I will paint you a sign, rumseller,
   And hang it above your door;
A truer and better sign-board
   Than ever you had before.
I will paint with the skill of a master,
   And many shall pause to see
This wonderful piece of painting,
   So like the reality.

I will paint yourself, rumseller,
   As you wait for that fair young boy,
Just in the morn of manhood,
   A mother's pride and joy.
He has no thought of stopping,
   But you greet him with a smile,
And you seem so blithe and friendly
   That he pauses to chat awhile.

I will paint your again, rumseller,
   I will paint you as you stand
With a foaming glass of liquor,
   Holding in either hand.
He wavers, but you urge him:
   "Drink! pledge me just this one!"
And he lifts the glass and drains it,
   And the hellish work is done.

And next I will paint a drunkard:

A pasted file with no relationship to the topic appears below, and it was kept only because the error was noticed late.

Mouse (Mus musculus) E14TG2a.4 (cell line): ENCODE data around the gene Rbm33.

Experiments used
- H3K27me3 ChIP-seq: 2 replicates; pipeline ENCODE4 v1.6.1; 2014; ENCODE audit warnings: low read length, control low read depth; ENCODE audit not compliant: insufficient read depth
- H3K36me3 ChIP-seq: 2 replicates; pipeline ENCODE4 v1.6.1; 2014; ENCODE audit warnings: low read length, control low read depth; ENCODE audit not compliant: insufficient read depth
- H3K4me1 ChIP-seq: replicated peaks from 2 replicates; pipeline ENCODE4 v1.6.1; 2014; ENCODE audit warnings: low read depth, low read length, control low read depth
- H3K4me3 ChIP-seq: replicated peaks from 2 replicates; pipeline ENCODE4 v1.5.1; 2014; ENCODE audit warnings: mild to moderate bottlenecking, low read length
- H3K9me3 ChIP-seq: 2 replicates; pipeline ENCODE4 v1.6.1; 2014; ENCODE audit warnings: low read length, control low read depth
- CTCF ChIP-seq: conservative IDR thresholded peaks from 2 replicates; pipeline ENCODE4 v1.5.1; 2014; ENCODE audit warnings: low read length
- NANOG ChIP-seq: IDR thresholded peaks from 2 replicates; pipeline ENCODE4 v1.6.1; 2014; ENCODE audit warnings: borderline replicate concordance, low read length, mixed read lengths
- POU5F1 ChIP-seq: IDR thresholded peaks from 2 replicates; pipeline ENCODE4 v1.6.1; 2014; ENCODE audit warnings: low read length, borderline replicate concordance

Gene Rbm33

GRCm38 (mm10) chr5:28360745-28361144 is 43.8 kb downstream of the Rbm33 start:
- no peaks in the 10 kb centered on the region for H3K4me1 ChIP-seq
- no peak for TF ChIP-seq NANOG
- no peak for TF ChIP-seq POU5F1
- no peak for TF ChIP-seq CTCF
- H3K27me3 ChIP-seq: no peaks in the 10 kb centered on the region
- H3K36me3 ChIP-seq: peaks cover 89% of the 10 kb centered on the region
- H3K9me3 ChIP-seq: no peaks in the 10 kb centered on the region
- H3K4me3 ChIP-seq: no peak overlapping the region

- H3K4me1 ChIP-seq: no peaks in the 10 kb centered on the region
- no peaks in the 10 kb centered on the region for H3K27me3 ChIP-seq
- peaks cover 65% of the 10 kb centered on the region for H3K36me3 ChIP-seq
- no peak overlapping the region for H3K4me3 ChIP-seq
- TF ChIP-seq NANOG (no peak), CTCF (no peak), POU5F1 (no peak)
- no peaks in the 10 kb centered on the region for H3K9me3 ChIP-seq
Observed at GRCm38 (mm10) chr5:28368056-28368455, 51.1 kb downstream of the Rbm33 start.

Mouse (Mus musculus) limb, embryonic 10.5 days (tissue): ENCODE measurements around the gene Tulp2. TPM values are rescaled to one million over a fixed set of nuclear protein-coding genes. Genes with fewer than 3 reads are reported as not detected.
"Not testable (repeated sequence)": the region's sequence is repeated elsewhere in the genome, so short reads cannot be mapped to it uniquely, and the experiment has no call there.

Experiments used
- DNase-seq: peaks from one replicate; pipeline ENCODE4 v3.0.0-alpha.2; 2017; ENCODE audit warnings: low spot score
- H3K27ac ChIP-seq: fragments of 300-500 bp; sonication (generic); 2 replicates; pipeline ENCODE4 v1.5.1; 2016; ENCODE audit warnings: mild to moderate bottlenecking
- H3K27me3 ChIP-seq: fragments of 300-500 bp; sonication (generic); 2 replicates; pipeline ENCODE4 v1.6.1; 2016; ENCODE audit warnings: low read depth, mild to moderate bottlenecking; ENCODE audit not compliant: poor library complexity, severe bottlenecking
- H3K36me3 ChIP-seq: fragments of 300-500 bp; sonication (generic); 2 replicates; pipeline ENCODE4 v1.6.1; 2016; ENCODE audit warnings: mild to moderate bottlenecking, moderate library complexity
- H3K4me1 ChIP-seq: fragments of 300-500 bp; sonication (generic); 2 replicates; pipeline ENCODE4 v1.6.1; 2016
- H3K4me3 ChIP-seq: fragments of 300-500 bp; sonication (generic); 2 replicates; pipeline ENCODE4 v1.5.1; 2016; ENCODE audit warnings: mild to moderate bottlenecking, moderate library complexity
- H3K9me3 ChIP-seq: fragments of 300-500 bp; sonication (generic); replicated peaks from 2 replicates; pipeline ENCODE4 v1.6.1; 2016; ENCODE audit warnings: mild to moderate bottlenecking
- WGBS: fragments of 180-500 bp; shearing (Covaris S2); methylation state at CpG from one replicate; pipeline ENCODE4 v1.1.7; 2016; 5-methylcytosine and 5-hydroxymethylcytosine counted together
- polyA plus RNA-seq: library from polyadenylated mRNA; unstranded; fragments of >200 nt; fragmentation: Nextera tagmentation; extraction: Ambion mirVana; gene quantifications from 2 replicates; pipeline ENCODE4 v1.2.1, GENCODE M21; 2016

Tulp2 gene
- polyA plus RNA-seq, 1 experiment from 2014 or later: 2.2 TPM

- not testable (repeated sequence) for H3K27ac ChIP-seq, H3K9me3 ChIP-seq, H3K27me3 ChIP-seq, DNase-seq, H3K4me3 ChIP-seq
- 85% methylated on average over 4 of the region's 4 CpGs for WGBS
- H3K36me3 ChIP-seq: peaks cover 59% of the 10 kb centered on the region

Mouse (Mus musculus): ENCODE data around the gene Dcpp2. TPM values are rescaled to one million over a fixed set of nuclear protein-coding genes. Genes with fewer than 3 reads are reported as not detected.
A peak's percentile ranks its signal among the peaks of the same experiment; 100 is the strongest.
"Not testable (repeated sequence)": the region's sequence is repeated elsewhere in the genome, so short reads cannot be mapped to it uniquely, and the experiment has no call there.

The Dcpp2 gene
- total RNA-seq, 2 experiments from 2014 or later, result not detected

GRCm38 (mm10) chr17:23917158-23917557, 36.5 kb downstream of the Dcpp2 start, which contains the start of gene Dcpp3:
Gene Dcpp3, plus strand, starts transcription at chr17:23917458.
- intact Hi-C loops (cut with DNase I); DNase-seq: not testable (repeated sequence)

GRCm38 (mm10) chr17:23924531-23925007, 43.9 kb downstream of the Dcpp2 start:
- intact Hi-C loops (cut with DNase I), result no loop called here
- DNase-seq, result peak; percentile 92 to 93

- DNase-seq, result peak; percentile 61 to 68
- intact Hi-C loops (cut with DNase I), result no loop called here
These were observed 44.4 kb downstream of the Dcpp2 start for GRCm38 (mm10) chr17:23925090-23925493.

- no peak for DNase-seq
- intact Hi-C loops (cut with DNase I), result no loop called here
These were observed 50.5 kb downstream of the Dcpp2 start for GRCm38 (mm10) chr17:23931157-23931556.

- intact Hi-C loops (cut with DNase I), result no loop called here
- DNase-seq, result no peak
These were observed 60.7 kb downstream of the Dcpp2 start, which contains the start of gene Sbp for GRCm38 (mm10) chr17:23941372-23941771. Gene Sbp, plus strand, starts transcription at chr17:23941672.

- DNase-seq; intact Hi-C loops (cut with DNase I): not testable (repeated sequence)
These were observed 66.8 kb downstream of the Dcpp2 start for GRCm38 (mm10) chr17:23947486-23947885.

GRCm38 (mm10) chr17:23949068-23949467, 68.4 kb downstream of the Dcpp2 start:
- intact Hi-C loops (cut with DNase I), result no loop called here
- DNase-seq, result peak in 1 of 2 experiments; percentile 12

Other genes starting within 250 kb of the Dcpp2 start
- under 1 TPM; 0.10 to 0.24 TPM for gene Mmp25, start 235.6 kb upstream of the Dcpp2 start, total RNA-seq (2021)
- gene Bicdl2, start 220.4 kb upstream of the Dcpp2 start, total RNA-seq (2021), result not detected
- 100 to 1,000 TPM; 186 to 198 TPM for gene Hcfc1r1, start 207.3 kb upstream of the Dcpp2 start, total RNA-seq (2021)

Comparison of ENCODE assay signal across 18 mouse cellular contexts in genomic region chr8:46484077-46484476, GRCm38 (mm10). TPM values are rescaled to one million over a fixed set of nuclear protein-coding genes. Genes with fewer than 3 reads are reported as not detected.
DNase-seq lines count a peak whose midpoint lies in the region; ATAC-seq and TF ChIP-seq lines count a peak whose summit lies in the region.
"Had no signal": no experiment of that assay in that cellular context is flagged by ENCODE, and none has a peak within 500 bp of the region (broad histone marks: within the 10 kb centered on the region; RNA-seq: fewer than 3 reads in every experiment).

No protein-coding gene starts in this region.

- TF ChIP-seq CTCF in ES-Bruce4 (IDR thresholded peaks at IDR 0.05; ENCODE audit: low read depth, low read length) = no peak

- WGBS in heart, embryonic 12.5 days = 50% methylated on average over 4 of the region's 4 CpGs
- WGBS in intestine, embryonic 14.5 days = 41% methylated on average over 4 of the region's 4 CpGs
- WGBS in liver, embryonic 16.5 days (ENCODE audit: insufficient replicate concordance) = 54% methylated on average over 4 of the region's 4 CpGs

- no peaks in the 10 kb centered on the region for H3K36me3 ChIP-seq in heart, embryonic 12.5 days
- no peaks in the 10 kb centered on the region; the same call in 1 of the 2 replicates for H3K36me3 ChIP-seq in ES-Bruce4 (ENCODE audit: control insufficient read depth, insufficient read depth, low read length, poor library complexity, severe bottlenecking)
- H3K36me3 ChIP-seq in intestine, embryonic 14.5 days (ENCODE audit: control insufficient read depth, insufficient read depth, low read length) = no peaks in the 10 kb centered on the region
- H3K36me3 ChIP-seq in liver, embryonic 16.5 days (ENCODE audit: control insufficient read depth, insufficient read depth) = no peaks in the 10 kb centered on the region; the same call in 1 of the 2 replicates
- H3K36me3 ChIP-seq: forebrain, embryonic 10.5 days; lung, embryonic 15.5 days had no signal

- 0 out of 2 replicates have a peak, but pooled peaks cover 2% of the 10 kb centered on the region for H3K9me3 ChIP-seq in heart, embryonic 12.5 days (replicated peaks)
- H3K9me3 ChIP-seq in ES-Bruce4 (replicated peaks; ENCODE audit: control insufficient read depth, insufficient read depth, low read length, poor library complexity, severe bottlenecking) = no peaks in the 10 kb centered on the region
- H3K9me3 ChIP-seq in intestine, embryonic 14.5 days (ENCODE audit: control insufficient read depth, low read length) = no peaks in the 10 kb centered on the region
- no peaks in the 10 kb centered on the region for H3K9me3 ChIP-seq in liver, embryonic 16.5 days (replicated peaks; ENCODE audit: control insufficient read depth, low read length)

Only a year has flown,
But into this loathsome creature
   The fair young boy has grown.
The work was quick and rapid:
   I will paint him as he lies,
In a torpid, drunken slumber,
   Under the winter skies.

I will paint the form of the mother,
   As she kneels at her darling's side--
Her beautiful boy, that was dearer
   Than all of the world beside.
I will paint the shape of a coffin
   Labelled with one word "Lost."
I will paint all this, rumseller,
   And paint it free of cost.

The sin, and the shame and sorrow,
   The crime and sin and woe,
That is born there in your rumshop,
   No hand can paint, you know;
But I'll paint you a sign, rumseller,
   And many shall pause to view
This wonderful swinging sign-board,
   So terribly, fearfully true.

Drops of Water: Poems by Ella Wheeler
New York : The National Temperance Society and Publication House, 1872.

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